The Morning Stake

The Morning Stake | 2019.09.26

Your daily dose of all things Texas Tech athletics.

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Snake Island. There’s an island in Brazil where people are not allowed without permission, that there are essentially one snake per meter, via AtlasObscura:

“Between one and five snakes per square meter” might not be so terrible if the snakes were, say, two inches long and nonvenomous. The snakes on Queimada Grande, however, are a unique species of pit viper, the golden lancehead. The lancehead genus of snakes is responsible for 90 percent of Brazilian snakebite-related fatalities. The golden lanceheads that occupy Snake Island grow to well over half a meter long, and they possess a powerful fast-acting venom that melts the flesh around their bites.

The potent venom of this species evolved due to the need for the snake to quickly incapacitate and kill seabirds that land on the island’s trees before they are able to fly away. On an island ecosystem occupied by hundreds of competitors, the deadly venom of the golden lancehead maximizes its potential to feed and survive. Golden lanceheads are so dangerous that, with the exception of some scientific outfits, the Brazilian Navy has expressly forbidden anyone from landing on the island.

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Fireside Chat with Seth Greenberg. ESPN’s Seth Greenberg and 10-year old Harry joined Beard on a fireside chat. There was also mentioned a “Kentucky Guarantee” come to the first games before the Kentucky game, especially in the non-conference schedule, you’ll be guaranteed a ticket as a student.

Odiase Signed by Suns. I don’t know that Norense Odiase even gets a shot with the NBA if he doesn’t meet Chris Beard and John Reilly, the strenght and conditioning coach. Odiase bought in fully. Happy for him.

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CartWells. Head coach Matt Wells with Taylor Peters, they catch up on the bye week.

Bruffy Named Semifinalist for William V. Campbell Trophy.

Oklahoma Connections. Tulsa World’s Eric Bailey writes about the Oklahoma ties to the Sooners:

Lincoln Riley was asked this week if there were any concerns with Cooks’ knowledge of personnel knowledge.

“We deal with that from week to week, whether it’s been a guy who’s worked on our staff or a guy you’ve known or worked with in the past,” Riley said. “I mean there’s so much crossover now that it’s kind of normal, honestly.

“Kerry did a great job here. He was an active recruiter. Was a very, very positive person in our room. Kids really respected the way he went about his business. So yeah, a fun guy to be around, great family. Happy he landed at a great spot like Tech and certainly will always be a great friend.”

David Yost, the Red Raiders’ offensive coordinator, was on Washington State’s staff in 2015. That coincides with OU defensive coordinator Alex Grinch’s first season with the Cougars. The pair were also together for five seasons at Missouri.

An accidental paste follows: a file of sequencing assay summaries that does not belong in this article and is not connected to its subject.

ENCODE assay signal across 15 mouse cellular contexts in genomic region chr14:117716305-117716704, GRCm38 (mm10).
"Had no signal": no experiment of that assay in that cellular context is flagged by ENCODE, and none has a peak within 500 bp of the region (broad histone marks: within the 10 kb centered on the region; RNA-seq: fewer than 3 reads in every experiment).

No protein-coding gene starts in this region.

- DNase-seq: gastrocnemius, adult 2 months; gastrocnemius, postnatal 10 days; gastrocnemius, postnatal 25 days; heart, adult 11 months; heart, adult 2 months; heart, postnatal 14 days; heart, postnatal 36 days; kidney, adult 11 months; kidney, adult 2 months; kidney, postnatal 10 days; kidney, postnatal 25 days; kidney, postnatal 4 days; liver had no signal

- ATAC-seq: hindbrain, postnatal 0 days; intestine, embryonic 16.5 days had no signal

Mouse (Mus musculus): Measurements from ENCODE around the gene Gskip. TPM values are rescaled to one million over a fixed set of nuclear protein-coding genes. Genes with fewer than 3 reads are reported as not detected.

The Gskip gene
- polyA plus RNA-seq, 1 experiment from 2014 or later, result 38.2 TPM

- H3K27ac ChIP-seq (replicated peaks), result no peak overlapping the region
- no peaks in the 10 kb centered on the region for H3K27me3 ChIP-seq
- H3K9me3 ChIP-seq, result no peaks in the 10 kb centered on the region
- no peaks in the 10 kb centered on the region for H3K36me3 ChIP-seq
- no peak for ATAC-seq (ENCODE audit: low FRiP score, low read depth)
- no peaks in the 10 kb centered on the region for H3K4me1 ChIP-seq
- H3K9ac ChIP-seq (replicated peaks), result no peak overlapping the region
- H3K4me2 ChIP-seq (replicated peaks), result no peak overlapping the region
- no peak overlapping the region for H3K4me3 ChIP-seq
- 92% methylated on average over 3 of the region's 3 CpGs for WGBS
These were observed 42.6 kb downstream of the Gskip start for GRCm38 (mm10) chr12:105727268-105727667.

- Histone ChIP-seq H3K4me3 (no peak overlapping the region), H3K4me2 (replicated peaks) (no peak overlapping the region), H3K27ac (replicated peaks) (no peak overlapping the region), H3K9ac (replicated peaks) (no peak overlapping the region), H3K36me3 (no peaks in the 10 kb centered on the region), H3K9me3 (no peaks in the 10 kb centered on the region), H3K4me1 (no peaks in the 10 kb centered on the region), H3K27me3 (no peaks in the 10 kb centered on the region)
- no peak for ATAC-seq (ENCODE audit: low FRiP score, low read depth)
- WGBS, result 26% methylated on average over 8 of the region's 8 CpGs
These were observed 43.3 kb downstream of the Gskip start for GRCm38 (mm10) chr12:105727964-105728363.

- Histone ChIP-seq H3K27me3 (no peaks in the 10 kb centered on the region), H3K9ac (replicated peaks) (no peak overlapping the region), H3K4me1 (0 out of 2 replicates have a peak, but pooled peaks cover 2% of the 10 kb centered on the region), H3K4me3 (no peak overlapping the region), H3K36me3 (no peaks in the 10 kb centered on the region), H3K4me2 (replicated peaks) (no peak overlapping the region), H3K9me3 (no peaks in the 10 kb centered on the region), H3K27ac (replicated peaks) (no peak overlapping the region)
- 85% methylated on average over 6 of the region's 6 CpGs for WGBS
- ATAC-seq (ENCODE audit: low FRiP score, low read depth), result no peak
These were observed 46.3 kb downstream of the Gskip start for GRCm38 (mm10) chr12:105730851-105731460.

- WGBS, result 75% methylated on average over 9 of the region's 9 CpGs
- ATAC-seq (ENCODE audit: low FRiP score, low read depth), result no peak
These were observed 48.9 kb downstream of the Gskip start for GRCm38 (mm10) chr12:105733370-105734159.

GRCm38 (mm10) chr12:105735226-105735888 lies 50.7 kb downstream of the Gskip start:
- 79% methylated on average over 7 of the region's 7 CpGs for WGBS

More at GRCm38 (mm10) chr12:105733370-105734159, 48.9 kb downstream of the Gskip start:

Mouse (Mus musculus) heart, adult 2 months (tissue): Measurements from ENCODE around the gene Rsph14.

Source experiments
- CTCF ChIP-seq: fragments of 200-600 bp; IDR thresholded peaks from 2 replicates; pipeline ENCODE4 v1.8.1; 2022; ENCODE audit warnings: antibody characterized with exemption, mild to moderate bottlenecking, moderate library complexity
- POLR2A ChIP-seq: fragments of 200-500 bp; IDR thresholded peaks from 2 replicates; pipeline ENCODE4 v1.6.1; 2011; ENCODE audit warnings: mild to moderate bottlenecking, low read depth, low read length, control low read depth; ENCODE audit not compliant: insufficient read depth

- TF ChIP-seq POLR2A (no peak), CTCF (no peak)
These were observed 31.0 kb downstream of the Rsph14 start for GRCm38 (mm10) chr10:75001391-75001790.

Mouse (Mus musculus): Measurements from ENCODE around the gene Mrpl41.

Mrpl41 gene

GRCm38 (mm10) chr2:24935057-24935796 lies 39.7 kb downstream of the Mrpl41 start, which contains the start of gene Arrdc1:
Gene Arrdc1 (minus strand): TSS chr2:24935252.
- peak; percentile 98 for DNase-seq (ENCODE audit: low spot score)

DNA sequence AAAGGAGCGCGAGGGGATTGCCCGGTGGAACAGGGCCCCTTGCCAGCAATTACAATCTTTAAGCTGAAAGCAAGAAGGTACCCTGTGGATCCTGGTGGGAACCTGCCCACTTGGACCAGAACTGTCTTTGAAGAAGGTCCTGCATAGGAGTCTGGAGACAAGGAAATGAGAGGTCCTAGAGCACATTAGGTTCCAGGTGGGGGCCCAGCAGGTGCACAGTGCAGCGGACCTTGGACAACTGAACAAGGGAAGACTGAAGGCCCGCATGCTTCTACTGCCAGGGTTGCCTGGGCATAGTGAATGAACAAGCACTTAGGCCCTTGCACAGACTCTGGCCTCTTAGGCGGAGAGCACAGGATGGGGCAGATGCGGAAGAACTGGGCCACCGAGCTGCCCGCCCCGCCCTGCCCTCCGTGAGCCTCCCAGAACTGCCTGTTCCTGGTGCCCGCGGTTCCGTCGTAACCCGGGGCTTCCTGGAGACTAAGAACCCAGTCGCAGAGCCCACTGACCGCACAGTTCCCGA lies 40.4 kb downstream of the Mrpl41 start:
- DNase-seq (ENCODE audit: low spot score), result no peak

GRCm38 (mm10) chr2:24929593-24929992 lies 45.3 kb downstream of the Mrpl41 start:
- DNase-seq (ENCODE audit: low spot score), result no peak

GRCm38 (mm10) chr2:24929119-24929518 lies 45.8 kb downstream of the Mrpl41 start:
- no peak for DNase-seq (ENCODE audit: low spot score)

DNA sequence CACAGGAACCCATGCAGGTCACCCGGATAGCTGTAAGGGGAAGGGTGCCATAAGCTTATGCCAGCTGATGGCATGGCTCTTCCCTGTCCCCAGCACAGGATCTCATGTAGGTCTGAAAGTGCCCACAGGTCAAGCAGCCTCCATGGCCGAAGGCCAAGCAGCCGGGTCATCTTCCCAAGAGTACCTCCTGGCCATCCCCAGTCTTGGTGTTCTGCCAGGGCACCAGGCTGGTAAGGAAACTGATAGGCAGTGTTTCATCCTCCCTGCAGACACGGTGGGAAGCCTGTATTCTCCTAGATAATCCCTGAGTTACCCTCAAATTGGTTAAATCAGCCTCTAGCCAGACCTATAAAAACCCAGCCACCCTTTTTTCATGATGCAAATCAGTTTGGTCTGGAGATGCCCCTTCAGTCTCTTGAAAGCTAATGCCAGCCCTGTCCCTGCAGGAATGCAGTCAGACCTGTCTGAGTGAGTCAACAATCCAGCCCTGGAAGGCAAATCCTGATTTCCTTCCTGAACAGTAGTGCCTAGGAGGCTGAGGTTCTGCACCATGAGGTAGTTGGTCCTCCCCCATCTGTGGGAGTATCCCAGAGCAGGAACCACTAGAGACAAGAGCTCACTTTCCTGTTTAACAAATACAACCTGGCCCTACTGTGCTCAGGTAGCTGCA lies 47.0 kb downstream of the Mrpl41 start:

“It’s a spread team. David Yost, who I spent some time with both at Missouri and at Washington State, is probably too good of a friend. We’ve talked too much over the years,” Grinch said. “They do a great job offensively.”

Mahomes is Pretty Good. FiveThirtyEight’s Michael Salfino writes that Patrick Mahomes is not regressing, which is normal after a historic season:

You’d think there would be nowhere to go but down. After all, no QB who has tossed even 40 touchdowns in a season has ever thrown more the following year. And the average dropoff in touchdowns has been 18.8.

But who says gravity always wins? Mahomes is on pace for 53 touchdowns and — hold on to your hats — 6,373 passing yards.

Even more impressive than Mahomes’s current TD pace are the yards. After Joe Namath first cracked the 4,000-yard barrier in 1967, it took 12 years (and adding two extra games) for anyone else to match it. Then, in 1984, Dan Marino topped 5,000 yards — a feat that would not be repeated until Drew Brees threw for 5,069 yards in 2008. Now, Mahomes isn’t just on pace to repeat 5,000 passing yards1, but to easily crack 6,000. No quarterback has come within 500 yards of that mark. And if Mahomes keeps his 2019 pace, history tells us that it could be decades before anyone does it again.

Compensation to Athletes. CBS Sports’ Dennis Dodd talked with NCAA President Mark Emmert who said that compensating student athletes for name, image, and likeness rights would be an “existential threat” to the college model:

Granting name, image and likeness rights would allow athletes to be compensated for what is everyone else’s birthright. Proponents argue that the violin prodigy in college is allowed to play in Carnegie Hall. Athletes wearing their school’s gear can’t establish their own YouTube channel.

The NCAA has long argued that further compensation beyond the current model would blur the lines between amateurism and professionalism.

“My personal view is folks in general think that every student-athlete is going to be making hundreds of thousands of dollars,” Emmert told CBS Sports. “One or two will be making some significant amount of money. Nobody else will.”

I don’t think that most people think that most student athletes will make hundreds of thousands of dollars, but those that do earn those dollars in jersey sales should get a cut of it. I’m a proponent of putting it in trust for the student athlete, or being facilitated by the athletic department, not by the student-athlete. These new laws in California and other places will at the very least motivate the NCAA to get off their rear and start moving. I think the NCAA fighting this issue is a losing effort.

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